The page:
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No tax please, we're British – Culture test for video games tax relief comes into force

29 August 2014. Published by David Cran, Partner and Adam Cusworth, Associate

On 19 August 2014, regulations to determine a video game as "British" for the purposes of corporation tax relief for video games development came into force.

The corporation tax relief (which is set out in Part 15B of the Corporation Tax Act 2009) amounts to a 25% repayable tax credit on qualifying EEA production expenditure up to a cap of £1 million per game, and is effective from 1 April 2014.

The new regulations (which can be found here) introduce a points-based test to determine the classification of a video game as British for the purposes of the corporation tax relief. They are largely the same as the draft regulations published in April 2013.

Under the regulations, a video game will be certified as British if it passes a 'cultural test'. This is achieved if a game scores at least 16 out of a possible 31 points under the regulation (and scores the minimum required score where applicable). Points are awarded for the:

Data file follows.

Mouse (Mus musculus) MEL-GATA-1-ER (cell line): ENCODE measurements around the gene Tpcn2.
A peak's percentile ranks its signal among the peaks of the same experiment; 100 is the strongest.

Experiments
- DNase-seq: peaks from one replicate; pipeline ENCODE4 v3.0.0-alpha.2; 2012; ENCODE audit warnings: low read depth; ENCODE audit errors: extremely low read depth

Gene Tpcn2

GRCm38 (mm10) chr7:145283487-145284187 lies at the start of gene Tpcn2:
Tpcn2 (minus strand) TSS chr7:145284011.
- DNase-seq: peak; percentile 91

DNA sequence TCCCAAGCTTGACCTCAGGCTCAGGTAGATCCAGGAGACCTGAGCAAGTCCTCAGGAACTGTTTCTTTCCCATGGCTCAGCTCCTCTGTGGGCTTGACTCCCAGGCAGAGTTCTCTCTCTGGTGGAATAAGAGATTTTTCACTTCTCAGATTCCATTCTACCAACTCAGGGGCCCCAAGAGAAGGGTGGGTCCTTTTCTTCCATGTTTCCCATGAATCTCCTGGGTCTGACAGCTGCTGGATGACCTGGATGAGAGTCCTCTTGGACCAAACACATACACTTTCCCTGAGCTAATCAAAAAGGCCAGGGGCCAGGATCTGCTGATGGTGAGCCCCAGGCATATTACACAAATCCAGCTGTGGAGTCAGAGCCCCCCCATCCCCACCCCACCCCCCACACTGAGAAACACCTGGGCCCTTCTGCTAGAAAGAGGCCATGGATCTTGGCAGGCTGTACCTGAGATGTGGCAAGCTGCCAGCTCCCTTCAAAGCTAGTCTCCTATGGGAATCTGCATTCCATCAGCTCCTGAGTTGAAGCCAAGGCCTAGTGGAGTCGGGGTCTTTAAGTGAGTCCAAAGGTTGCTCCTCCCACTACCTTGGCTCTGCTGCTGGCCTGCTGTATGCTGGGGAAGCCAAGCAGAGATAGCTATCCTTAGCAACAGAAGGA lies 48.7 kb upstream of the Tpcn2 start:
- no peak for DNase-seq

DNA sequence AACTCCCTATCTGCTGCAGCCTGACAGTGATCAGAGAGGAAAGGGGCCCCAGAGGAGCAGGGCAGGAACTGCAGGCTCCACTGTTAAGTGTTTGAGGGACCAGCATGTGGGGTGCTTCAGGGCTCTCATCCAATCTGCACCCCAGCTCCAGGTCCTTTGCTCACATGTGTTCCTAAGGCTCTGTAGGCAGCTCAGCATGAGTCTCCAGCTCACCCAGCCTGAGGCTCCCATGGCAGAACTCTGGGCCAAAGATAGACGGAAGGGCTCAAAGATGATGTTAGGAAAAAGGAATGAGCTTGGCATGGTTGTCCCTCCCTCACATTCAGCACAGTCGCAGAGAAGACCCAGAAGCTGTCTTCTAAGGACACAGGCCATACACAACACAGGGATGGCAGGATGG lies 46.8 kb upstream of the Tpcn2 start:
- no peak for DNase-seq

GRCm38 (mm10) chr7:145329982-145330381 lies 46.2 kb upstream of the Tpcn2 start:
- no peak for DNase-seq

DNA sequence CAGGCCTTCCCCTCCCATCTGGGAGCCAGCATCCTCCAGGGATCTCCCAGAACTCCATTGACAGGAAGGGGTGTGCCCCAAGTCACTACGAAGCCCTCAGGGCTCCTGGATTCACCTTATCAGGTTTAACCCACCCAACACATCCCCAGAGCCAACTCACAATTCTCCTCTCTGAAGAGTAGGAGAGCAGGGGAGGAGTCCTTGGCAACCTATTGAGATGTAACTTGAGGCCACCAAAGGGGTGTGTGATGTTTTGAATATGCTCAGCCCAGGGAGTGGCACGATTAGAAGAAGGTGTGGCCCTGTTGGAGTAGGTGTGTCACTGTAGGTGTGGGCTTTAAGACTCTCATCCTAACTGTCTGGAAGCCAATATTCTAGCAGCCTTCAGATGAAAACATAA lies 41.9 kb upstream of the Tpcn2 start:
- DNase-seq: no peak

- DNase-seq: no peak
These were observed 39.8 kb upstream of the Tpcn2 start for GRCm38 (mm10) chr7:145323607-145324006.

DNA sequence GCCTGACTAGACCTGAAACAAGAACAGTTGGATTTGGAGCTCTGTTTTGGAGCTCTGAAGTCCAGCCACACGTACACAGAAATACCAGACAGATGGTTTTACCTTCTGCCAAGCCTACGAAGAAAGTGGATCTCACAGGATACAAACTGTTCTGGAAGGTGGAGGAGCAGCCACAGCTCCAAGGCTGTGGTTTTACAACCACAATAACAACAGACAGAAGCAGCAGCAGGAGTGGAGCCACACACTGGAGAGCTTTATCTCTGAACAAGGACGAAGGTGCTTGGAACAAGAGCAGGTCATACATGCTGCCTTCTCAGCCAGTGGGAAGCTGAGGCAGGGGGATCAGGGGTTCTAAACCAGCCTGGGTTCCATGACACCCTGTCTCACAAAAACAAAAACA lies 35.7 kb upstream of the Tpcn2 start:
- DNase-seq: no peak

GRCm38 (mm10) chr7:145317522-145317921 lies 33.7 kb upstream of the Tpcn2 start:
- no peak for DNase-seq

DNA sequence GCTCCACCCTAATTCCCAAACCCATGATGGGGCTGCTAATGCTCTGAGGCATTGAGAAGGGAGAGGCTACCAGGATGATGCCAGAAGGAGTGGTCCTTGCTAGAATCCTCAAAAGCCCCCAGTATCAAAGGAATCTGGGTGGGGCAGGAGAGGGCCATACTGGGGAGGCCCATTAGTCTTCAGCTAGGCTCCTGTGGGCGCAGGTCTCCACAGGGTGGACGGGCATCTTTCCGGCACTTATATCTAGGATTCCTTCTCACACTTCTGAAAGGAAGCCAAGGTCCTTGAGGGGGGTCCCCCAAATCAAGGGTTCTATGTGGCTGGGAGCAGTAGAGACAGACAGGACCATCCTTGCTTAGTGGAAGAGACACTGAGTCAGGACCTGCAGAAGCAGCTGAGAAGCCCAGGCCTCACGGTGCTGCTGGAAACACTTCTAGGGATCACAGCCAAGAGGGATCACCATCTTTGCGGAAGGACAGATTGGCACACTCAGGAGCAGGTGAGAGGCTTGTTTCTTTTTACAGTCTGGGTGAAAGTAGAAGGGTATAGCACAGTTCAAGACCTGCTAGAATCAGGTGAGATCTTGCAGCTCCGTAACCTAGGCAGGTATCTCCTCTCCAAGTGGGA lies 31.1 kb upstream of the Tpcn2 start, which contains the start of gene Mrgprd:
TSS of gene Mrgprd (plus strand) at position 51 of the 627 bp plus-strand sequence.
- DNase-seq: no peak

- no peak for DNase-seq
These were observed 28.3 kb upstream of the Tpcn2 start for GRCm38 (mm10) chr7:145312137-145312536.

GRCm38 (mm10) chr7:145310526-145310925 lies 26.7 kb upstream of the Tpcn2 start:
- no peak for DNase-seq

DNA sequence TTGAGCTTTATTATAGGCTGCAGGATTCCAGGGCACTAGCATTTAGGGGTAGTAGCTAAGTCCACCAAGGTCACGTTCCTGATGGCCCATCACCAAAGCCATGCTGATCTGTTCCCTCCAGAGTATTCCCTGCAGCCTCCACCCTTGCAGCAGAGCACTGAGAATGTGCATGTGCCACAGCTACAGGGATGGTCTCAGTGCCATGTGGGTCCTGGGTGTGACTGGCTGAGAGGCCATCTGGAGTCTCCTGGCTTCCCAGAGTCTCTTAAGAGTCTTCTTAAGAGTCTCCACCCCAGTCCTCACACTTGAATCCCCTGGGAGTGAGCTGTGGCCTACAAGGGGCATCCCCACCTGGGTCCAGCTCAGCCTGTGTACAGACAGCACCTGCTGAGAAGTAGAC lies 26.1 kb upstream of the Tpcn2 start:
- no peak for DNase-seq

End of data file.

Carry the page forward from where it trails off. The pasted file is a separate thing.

1. extent to which the game is set in UK or the EEA;
  2. number of the video game characters that are from the UK;
  3. extent to which the game depicts a British or EEA story;
  4. percentage of the original dialogue that is recorded in the English language or a recognised regional or minority language (which includes British sign language);
  5. contribution of the video game to the promotion, development and enhancement of British culture;
  6. location of certain aspects of production;
  7. and residence of the personnel involved in making the video.

Due to both the wide variety of permutations by which a developer can score the required 16 points, and the introduction of EEA elements into the cultural test, the regulations offer developers flexibility to secure the corporation tax relief, which will no doubt be welcomed. The introduction of the £1 million cap for however, will inevitably lessen the potential upside for larger developers.

Developers seeking to benefit from the regulation will need to apply to the Secretary of State for certification, and the application must be supported by evidence.